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Ripped Apart

Zayd ibn Haritha, who was Muhammad's ex-slave, was the third person to be converted to Muhammad's religion. Although he was Muhammad's companion for a long time, Zayd was revengeful, cruel, and without compassion. What a contrast between the companions of Muhammad and the 12 disciples of Jesus Christ.  The followers of Jesus saw an example of one who walk in submissive love and healing power among men.  

Umm Qirfa Fatima, daughter of Rabi'a, was a very old women when Zayd led an attack against her village. This old lady was capture and ordered to be killed. As cruel as it is to kill an old helpless woman, Muhammad's disciple had lost all feelings of human decency and ordered Qays b. Al-Musahhar to kill her. 

Like cruel animals sporting with prey, Muhammad's warriors decided to rip Umm's body in two. They were getting excited, soon they would hear her cries for mercy, screams, and the sounds of her bones breaking inside her stretched out body. They grabbed her legs and tied each leg to a separate rope. They did not want to kill her first and then desecrate her body. They needed the screams, the breaking bones, the tearing flesh, and the hot pulsating blood flowing from her body to have a climax of sadistic pleasure. After the ropes were tied firmly and securely to two strong camels, they whipped the camels, driving them to pull with their greatest force. At first there were just the cries for mercy, and then the screams of unbearable pain. After that, the bones started to break and joints between bones pulled apart. Finally, the flesh and blood vessels tore apart and her frail body ripped in two. Their diabolic sport had no sense of modesty when they exposed her body to their prying eyes. Finally, the sadistic pleasure was over, and they had to untied the ropes from the camels that were pulling the two pieces of her mangled and bloody corpse.

Qays b. Al-Musahhar had supervised the killing of Umm. Afterwards, he could not contain his bragging and boasting. So, Qays wrote a poem in honor of himself for killing Mas'ada. He believed there was no greater joy than killing for Muhammad and his religion.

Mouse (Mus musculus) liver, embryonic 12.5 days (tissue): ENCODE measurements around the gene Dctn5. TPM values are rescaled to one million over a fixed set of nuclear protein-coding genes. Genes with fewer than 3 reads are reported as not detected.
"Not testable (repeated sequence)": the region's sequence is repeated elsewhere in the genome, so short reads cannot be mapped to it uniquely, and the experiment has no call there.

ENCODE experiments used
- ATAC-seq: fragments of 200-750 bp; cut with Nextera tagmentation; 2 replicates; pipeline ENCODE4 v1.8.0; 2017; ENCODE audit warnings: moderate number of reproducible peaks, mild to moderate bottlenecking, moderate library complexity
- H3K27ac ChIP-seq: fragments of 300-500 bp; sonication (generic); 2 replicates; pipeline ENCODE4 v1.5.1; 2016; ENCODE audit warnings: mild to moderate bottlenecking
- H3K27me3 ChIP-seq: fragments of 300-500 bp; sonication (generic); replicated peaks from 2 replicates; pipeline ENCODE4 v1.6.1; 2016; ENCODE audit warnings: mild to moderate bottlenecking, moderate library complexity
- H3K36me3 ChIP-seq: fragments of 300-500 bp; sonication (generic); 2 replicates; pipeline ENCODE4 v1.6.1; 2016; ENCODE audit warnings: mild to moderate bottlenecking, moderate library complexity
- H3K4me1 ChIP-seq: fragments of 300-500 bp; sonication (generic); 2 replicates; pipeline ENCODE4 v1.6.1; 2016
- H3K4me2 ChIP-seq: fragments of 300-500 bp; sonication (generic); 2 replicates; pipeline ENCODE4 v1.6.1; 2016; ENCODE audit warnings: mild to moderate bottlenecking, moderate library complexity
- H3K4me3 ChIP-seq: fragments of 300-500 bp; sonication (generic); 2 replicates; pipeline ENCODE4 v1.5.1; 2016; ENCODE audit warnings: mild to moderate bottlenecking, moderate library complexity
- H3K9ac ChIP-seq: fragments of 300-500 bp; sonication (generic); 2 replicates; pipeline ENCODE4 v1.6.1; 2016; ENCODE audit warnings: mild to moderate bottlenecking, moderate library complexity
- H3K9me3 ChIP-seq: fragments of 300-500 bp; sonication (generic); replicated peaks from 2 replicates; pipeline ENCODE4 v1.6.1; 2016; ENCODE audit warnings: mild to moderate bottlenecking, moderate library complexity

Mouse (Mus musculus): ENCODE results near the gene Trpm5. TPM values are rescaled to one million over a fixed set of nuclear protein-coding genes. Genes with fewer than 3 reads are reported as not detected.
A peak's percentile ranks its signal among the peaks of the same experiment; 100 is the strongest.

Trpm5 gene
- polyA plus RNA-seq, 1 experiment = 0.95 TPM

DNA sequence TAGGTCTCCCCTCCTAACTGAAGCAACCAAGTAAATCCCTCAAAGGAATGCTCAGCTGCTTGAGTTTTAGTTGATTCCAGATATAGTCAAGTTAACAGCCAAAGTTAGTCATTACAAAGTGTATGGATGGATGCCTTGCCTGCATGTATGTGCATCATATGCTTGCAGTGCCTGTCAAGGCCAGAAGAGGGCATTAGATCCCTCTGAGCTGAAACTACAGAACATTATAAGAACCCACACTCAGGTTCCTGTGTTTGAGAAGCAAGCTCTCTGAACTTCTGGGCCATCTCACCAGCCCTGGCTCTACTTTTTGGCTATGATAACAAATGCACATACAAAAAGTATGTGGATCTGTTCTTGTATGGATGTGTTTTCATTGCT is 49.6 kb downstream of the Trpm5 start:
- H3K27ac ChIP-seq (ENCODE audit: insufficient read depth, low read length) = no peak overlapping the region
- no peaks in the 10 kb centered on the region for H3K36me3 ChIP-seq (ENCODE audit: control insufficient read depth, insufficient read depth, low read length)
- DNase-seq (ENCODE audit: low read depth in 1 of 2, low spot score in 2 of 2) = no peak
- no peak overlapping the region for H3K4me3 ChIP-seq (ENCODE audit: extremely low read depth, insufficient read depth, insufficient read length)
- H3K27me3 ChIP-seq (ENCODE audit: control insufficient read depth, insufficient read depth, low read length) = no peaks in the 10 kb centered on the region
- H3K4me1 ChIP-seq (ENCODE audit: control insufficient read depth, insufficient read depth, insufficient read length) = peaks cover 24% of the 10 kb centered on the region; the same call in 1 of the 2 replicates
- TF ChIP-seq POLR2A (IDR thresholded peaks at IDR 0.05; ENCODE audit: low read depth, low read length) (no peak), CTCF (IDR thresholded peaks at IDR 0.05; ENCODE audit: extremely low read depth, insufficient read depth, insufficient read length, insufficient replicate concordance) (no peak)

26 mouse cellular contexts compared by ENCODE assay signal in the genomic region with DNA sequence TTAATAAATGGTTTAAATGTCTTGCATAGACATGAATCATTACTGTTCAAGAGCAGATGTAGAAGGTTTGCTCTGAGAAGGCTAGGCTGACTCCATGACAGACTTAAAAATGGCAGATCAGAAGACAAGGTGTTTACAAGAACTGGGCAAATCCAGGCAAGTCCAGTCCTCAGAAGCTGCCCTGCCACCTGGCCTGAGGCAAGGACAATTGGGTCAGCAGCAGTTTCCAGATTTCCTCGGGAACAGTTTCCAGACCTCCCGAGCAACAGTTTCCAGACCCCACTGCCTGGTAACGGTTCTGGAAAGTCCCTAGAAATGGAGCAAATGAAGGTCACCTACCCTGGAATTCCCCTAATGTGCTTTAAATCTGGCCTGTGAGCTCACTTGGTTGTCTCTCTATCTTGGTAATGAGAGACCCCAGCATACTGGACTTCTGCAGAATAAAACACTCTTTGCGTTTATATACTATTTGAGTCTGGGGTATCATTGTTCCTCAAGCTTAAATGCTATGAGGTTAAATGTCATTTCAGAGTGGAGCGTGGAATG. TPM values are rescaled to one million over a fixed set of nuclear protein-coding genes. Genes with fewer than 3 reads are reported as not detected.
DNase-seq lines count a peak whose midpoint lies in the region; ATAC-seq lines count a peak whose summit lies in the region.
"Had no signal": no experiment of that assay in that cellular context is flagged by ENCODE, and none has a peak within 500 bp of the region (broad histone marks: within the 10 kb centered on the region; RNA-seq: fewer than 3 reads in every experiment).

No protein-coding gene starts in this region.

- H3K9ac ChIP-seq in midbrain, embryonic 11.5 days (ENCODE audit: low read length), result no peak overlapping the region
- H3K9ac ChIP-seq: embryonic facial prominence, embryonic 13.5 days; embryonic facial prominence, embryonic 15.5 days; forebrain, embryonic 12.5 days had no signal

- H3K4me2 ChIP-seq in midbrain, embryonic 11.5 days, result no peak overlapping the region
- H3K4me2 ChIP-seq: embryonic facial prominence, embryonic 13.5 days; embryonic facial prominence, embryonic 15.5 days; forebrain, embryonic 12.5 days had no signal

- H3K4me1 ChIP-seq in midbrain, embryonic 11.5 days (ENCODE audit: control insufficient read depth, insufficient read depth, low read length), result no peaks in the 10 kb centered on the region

The ancient Muslim sources leave us the following record, 


Zayd also raided Wadi'l-Qura, where he met B. Fazara and some of this companions were killed; he himself was carried wounded from the field. Ward b. 'Amr b. Madash, one of the b. Sa'd b. Hudhayl, was killed by one of B. Badr (whose name was Sa'd b. Hudhaym—T. And I.H.) When Zayd came he swore that he would use no ablution until he raided b. Fazara; and when he recovered from his wounds the apostle sent him against them with a force. He fought (T. He met) them in Wadi'l-Qura and killed some of them. Qays b. Al-Musahhar al-Ya'muri killed Mas'ada b. Hakama b. Malik b. Hudhayfa b. Badr, and Umm Qirfa Fatima d. Rabi'a b. Badr was taken prisoner. She was a very old women, wife of Malik. Her daughter and 'Abdullah b. Mas'ada were also taken. Zayd ordered Qays b. Al-Musahhar to kill Umm Qirfa and he killed her cruelly (T. By putting a rope to her two legs and to two camels and driving them until they rent her in two). Then they brought Umm Qirfa's daughter and Mas'ada's son to the Apostle. The daughter of Umm Qirfa belonged to Salama b. 'Amr b. Al-Akwa' who had taken her. She held a position of honour among her people, and the Arabs used to say, 'Had you been more powerful than Umm Qirfa you can have done no more.' Salama asked the apostle to let him have her and he gave her to him and he presented her to his uncle Hazn b. Abu Wahb and she bare him 'Abdu'l-Rahma b. Hazn.

Qays b. Al-Musahhar said about the killing of Mas'ada:

I tried as his mother's son would to get revenge for Ward.
As long as I live I will avenge Ward.
When I saw him I attacked him on my steed,
That doughty warrior of the family of Badr.
I impaled him on my lance of Qa'dabi make
Which seemed to flash like a fire in an open space.1

It is our desire that our readers will consider their sins before the Day of the Last Judgment.  The answer to your deep spiritual need is found in Jesus Christ who died for others.

1 Ibn Ishaq, The Life of Muhammad: A Translation of Ishaq's Sirat Rasul Allah, Translated by A. Guillaume, Oxford University Press, Oxford, England, (Re-issued in Karachi, Pakistan, 1967, 13th impression, 1998) 1955, p.665.

Last edited 03/11/2001
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